June 2017 – Rectifying A Wayward Will

Author: Mitchells Roberton
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Rectifying contracts and other deeds

Since 1985 there have been statutory provisions in place so that where:

  • a contractual document fails to express accurately the common intention of the parties when the agreement was made; or
  • a document intended, for example, to transfer property fails to express accurately the intention of the person granting the document when it was signed,

it is possible to apply to the court so that the document may be rectified in order to give effect to the intention.

But those statutory provisions specifically exclude any “document of a testamentary nature.” In other words, if a person’s Will did not say what they intended it to say it could not be rectified.

Introduction of rules allowing a Will to be rectified

  • Things have now changed. The Succession (Scotland) Act 2016 has introduced rules so as to allow a Will to be rectified.
  • The court will now have power to rectify a Will prepared by someone other than the “testator” (i.e. the person whose Will it is) where the court is satisfied that the Will failed to give effect to the testator’s instructions.
  • Rectification is confined to situations in which (1) a person other than the testator prepared the Will on the testator’s instructions, and (2) a person applies to the court for rectification of that Will.

The rules in outline

  • Rectification is only competent where the court is satisfied that the Will fails to express accurately what was instructed. So, there must therefore be instructions with which to compare the signed Will.
  • In reaching a decision on whether or not a Will requires to be rectified, the court may take account of other evidence.
  • These provisions would cover: (1) the situation where instructions have been incorrectly transposed by a third party drafter, whether or not the drafter was a solicitor; or (2) Wills made ‘online’ where a third party is taking instructions to produce the Will.
  • In any situation it would need to be clear to the court, based on evidence, that the Will fails to express the testator’s instructions.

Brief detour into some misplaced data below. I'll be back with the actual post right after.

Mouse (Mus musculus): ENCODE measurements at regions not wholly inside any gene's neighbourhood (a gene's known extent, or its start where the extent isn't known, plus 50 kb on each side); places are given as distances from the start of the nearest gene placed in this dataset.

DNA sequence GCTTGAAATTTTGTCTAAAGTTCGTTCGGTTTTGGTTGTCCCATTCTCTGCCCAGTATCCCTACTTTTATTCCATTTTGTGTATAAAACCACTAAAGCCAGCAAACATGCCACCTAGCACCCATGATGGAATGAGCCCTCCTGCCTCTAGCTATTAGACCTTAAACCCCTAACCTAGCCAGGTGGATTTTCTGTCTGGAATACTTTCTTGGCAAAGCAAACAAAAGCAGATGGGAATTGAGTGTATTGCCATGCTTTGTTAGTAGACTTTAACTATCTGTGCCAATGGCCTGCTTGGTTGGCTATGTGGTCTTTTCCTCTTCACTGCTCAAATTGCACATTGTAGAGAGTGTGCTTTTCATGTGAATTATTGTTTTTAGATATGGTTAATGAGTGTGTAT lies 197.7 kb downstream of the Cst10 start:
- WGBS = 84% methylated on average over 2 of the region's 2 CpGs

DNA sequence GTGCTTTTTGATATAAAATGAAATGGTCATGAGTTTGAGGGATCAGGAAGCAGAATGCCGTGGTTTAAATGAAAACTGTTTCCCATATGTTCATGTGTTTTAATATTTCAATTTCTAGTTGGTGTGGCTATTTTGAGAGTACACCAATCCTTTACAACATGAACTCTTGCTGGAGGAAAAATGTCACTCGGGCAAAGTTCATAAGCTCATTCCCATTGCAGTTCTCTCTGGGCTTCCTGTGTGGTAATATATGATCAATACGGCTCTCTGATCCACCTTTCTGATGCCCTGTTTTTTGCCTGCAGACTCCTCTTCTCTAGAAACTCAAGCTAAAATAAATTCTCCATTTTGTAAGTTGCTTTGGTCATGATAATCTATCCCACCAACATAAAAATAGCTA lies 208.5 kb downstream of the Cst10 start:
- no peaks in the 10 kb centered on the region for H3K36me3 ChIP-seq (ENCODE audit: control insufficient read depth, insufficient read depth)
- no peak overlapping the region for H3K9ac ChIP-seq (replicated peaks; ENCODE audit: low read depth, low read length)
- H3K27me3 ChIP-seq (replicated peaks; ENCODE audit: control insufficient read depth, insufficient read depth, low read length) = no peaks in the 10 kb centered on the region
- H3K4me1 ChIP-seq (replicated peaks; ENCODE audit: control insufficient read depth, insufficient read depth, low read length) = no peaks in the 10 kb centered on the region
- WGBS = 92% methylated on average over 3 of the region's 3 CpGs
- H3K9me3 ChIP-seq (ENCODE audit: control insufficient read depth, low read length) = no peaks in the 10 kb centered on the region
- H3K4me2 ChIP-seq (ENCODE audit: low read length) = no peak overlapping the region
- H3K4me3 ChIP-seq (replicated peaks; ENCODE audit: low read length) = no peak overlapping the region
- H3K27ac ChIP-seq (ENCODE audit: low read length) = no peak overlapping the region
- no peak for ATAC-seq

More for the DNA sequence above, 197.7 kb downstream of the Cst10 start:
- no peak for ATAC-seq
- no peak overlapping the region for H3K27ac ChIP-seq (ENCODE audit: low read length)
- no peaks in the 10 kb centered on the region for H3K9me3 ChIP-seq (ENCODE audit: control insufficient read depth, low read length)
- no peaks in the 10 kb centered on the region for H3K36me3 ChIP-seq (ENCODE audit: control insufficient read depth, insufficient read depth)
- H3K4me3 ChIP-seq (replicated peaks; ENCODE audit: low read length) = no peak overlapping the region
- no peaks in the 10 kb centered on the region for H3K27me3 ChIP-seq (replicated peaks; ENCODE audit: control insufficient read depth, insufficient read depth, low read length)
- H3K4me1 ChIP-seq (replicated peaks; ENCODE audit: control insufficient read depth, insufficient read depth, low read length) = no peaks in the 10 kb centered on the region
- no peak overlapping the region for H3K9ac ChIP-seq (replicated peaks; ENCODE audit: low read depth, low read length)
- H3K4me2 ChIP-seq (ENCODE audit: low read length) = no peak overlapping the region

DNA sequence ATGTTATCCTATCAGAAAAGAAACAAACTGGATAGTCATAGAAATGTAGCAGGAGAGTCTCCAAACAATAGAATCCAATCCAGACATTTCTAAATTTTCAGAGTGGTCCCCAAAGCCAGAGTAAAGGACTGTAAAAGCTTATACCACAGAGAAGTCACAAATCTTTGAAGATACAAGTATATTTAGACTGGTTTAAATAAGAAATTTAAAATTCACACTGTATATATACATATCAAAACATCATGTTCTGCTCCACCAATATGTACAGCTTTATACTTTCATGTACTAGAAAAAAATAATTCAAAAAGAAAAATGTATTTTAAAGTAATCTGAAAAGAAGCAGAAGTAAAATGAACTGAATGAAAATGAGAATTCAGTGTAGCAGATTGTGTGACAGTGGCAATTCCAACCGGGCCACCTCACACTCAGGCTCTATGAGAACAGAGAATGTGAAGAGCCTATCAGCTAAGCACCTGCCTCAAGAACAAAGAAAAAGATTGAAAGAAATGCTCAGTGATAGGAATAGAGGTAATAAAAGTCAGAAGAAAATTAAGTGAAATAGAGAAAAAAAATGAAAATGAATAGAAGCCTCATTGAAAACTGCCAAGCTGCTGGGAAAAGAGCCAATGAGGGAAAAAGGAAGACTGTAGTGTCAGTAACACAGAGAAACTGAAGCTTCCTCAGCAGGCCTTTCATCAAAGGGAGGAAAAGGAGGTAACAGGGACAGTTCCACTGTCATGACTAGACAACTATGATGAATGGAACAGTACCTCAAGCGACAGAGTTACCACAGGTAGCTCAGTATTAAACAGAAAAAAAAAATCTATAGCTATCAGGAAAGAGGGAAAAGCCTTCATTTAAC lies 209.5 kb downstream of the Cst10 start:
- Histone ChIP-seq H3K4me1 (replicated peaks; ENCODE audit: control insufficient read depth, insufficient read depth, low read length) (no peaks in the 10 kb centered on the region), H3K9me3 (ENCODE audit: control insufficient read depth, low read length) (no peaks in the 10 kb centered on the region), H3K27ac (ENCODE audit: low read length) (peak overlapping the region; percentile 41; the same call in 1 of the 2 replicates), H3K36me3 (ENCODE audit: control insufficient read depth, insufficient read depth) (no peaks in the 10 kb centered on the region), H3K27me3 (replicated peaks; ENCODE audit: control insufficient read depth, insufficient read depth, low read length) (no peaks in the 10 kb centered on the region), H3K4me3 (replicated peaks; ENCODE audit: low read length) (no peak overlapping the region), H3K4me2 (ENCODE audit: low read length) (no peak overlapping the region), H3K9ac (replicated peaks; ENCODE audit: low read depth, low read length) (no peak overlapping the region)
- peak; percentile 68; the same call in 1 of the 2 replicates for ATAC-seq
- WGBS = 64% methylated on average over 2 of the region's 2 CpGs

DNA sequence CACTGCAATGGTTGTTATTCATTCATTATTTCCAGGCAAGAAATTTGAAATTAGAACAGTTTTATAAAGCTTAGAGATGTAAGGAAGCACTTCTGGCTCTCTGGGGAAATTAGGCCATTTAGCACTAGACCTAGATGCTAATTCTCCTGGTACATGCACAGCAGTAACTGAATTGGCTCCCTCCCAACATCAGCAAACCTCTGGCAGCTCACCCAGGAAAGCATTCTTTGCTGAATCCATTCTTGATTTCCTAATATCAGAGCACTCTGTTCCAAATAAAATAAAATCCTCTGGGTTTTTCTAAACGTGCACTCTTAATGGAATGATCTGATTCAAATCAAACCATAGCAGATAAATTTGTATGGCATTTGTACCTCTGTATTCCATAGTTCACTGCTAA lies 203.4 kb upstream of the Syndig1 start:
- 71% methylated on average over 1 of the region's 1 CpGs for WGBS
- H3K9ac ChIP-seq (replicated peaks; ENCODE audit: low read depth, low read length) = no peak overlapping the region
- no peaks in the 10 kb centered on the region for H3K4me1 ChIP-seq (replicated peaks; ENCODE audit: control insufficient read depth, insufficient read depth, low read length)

• The intention of the provision is that the power to rectify a Will should be confined to cases where the Will has been prepared by someone other than the testator so that a comparison can be made between (1) the testator’s instructions, supported by relevant evidence on the one hand, and (2) the Will itself.
  • The critical factor in the application of the provision is the involvement of another person.
  • If a testator draws up their own Will – whether on paper or online the scope for rectification would not apply.
  • The court will have to be satisfied that the person applying for rectification has sufficient “interest” in the application.
  • If the application is granted the rectification will, in principle, take effect from the date that the Will was executed.

Protections in case where the un-rectified will has already been implemented

Executors” are those appointed under the Will to take charge of administering the testator’s estate following his or her death.

And “Confirmation” is a legal document from the court giving the Executors authority to uplift any money or other property belonging to a deceased person from the holder (such as the bank), and to administer and distribute it according to law. (In certain cases obtaining “Confirmation” may not be required.)

  • There are protections for Executors from being held personally liable for distributing property in good faith, in accordance with a Will which is subsequently rectified.
  • And, where a beneficiary has sold property conveyed to him or her by the deceased’s Executors under the un-rectified will, subsequent rectification will not prejudice the title of whoever acquired the property for cash (or other consideration) as long as they were  in “good faith”.
  • An application for rectification must be made within 6 months from the date of Confirmation or, if there is no need to get Confirmation from the court, then six months from the date of death.

Note: This material is for information purposes only and does not constitute any form of advice or recommendation by us. You should not rely upon it in making any decisions or taking or refraining from taking any action. If you would like us to advise you on any of the matters covered in this material, please contact Bruce Battersby: Bruce@mitchells-roberton.co.uk

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